The US and China: a New Consensus

Stable relations are vulnerable to disruption by human rights abuses or other excesses by Beijing

At least temporarily, the United States and China have halted last spring's dangerous drift toward rivalry and acrimony. Secretary of State Warren Christopher visited Beijing this week. President Clinton and Chinese President Jiang Zemin meet in Manila next week, to be followed by a trip to Washington by the Chinese defense minister and exchanges at the presidential and vice presidential level next year.

A new and fragile consensus on China policy in Washington and among the American people permits this flurry of diplomatic activity. Rejecting the extremes of hostility to China or a warm embrace on Beijing's terms, the consensus - still in the process of formation - seeks cooperation with China while realistically accepting disagreements where values and interests diverge.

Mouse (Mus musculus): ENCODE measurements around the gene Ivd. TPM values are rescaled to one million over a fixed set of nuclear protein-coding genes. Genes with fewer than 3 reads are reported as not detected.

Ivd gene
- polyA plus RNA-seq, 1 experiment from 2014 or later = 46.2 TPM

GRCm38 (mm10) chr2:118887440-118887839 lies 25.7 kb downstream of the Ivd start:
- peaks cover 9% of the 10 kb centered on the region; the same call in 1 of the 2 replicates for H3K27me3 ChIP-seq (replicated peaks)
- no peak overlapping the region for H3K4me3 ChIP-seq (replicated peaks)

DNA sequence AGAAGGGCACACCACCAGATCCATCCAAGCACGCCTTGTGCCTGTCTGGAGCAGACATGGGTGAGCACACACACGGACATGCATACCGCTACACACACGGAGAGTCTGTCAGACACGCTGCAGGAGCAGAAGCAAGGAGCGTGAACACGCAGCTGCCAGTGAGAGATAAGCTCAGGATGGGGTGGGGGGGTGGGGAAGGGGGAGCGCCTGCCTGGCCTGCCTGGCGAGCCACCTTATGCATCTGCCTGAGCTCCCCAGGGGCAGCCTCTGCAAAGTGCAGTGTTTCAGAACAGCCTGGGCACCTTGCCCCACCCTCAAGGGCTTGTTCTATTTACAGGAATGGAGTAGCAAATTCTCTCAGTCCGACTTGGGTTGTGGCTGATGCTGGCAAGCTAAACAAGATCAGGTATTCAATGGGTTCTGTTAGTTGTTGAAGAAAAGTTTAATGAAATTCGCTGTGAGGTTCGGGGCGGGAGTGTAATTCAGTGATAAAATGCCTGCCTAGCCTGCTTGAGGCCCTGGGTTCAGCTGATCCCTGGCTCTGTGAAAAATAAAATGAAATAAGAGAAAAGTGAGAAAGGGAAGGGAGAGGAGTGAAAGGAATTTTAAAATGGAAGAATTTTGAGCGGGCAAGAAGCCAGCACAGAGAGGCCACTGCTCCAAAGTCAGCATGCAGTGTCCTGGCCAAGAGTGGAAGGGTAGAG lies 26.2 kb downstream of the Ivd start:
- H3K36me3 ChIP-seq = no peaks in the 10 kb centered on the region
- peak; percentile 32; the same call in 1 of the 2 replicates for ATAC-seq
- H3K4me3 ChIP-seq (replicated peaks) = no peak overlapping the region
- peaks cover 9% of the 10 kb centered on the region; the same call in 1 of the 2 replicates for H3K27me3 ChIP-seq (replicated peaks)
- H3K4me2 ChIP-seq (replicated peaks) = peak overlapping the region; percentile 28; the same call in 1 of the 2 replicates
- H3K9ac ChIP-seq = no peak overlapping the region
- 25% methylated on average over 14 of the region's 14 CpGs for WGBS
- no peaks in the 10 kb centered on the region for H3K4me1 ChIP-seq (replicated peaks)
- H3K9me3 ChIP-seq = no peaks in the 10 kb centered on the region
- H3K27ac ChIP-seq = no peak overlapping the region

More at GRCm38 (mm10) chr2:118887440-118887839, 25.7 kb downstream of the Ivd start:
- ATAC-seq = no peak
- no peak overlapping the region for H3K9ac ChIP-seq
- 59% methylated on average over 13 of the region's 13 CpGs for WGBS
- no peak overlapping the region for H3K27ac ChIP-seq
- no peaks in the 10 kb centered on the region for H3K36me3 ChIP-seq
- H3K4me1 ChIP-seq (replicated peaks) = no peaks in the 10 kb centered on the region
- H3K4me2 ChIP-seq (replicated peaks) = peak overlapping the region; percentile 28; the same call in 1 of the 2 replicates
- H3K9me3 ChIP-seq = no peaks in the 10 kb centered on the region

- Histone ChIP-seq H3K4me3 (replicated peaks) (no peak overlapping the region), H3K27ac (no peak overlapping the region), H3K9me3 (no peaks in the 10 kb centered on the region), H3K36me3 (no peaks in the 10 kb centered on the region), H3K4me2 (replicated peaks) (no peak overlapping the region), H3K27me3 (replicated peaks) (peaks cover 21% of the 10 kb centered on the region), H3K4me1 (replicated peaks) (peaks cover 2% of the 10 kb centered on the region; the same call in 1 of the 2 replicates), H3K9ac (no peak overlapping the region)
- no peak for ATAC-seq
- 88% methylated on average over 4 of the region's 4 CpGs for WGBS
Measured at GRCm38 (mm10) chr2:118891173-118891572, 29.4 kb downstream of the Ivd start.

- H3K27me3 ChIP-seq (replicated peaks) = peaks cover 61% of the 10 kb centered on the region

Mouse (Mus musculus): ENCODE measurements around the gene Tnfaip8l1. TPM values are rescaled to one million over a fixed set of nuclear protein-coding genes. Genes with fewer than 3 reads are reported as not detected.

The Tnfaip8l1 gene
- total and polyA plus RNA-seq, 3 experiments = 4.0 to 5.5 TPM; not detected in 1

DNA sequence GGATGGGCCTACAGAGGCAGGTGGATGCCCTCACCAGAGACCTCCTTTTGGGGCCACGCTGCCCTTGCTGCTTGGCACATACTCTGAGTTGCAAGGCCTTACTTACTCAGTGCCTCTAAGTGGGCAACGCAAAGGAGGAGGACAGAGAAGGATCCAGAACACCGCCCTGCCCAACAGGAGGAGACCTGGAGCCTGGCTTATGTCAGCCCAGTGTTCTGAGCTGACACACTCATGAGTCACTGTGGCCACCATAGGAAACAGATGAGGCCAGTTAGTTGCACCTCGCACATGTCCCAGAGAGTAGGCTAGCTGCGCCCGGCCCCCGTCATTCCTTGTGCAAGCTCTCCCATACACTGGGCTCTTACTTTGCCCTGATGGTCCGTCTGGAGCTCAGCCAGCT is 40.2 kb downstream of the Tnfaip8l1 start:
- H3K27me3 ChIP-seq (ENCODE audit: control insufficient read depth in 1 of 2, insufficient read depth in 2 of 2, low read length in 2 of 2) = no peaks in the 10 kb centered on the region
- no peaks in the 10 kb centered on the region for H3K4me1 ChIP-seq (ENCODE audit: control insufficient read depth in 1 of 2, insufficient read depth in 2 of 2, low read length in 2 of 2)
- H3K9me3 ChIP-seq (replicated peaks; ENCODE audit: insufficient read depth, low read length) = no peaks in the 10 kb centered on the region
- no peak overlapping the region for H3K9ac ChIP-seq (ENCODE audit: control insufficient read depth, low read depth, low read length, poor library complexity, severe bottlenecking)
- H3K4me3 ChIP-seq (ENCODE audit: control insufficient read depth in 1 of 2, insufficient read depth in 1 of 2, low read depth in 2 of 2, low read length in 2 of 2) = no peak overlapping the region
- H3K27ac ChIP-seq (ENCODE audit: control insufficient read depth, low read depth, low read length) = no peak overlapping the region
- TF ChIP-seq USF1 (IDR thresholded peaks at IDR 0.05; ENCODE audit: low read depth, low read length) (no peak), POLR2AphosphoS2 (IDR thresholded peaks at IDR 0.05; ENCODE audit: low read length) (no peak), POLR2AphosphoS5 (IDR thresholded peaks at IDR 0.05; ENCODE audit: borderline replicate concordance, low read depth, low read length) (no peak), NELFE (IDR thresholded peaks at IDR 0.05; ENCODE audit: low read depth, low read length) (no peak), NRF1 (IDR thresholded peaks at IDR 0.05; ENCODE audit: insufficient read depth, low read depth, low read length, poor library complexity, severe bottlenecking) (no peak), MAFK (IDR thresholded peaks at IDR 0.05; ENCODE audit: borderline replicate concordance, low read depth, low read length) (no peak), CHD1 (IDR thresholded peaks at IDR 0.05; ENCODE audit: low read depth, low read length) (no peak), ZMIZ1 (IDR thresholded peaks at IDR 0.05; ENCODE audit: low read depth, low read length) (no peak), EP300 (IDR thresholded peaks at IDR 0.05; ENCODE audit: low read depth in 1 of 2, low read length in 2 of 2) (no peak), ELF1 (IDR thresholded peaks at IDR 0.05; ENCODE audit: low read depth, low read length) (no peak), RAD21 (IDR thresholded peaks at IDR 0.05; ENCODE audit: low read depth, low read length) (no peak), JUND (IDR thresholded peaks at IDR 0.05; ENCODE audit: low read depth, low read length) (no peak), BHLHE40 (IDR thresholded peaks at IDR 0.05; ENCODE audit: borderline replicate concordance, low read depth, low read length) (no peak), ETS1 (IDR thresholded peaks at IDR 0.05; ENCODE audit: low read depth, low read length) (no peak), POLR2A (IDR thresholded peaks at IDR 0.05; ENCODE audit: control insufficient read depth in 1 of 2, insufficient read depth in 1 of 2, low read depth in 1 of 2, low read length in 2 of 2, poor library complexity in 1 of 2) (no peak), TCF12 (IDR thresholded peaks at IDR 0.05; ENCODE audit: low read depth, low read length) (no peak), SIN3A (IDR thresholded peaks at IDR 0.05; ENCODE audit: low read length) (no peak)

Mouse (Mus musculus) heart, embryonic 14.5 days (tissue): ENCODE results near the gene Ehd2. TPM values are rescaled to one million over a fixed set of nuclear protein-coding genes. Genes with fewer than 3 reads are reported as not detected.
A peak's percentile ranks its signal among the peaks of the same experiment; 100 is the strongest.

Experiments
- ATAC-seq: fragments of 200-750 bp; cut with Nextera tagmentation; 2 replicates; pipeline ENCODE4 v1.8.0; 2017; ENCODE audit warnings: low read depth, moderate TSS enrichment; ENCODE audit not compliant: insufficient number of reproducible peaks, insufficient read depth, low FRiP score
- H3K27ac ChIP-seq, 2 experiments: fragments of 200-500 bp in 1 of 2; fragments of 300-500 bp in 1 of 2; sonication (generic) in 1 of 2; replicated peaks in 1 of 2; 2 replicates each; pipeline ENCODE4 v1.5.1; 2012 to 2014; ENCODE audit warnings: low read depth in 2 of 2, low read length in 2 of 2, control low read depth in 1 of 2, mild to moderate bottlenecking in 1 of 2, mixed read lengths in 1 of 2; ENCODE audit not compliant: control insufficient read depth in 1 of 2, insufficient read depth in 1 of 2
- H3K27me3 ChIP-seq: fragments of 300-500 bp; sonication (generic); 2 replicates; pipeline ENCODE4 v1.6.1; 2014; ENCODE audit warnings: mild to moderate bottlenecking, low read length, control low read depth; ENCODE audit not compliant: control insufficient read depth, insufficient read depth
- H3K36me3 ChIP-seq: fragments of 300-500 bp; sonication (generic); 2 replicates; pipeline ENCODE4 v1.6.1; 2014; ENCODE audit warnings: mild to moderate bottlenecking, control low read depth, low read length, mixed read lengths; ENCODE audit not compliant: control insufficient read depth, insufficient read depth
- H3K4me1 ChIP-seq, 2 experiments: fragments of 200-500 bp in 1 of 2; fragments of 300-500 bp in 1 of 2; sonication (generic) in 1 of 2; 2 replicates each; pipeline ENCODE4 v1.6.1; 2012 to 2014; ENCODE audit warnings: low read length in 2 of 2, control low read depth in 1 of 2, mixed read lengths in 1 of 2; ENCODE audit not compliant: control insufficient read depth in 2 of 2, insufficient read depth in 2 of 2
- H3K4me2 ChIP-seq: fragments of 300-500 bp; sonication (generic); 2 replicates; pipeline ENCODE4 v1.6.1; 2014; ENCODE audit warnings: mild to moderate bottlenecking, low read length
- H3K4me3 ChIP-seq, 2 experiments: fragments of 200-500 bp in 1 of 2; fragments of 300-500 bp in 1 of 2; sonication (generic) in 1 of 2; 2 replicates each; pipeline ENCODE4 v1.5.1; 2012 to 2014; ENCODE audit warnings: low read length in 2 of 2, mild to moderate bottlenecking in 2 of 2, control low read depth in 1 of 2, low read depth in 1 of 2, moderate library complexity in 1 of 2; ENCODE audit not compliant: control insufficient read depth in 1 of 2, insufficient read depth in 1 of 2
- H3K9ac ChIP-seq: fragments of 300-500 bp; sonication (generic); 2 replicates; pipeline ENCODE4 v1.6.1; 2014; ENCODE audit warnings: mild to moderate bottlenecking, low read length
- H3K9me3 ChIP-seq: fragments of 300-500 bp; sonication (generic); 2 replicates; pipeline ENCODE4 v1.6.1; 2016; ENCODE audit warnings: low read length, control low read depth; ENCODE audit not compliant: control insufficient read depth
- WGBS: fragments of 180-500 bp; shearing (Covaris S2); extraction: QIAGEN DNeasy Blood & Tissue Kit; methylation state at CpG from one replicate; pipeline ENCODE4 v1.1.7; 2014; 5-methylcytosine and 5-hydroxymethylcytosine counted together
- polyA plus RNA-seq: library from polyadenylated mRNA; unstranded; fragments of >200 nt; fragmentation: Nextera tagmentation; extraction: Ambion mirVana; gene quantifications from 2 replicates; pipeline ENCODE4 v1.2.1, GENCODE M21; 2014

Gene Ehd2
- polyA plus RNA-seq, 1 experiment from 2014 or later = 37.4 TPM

*The US should continue to adhere to the policy enunciated by President Nixon in the 1972 Shanghai Communiqu and endorsed by every president since then. It acknowledges the Chinese view that there is but one China, and Taiwan is part of it.

*China's growing role in world affairs is one of the major developments of our era. Our government must devote sustained attention to Sino-American relations, and policy must be coordinated at the highest levels. Frequent exchanges of view must occur with China's leaders.

*The US has an interest in a prosperous, stable, and unified mainland that is effectively and humanely governed. A strong, secure, and well-led China can contribute to global economic growth and the maintenance of peace and stability in the Asia-Pacific region, while a weak, divided, or isolated China would surely threaten the region's peace and prosperity.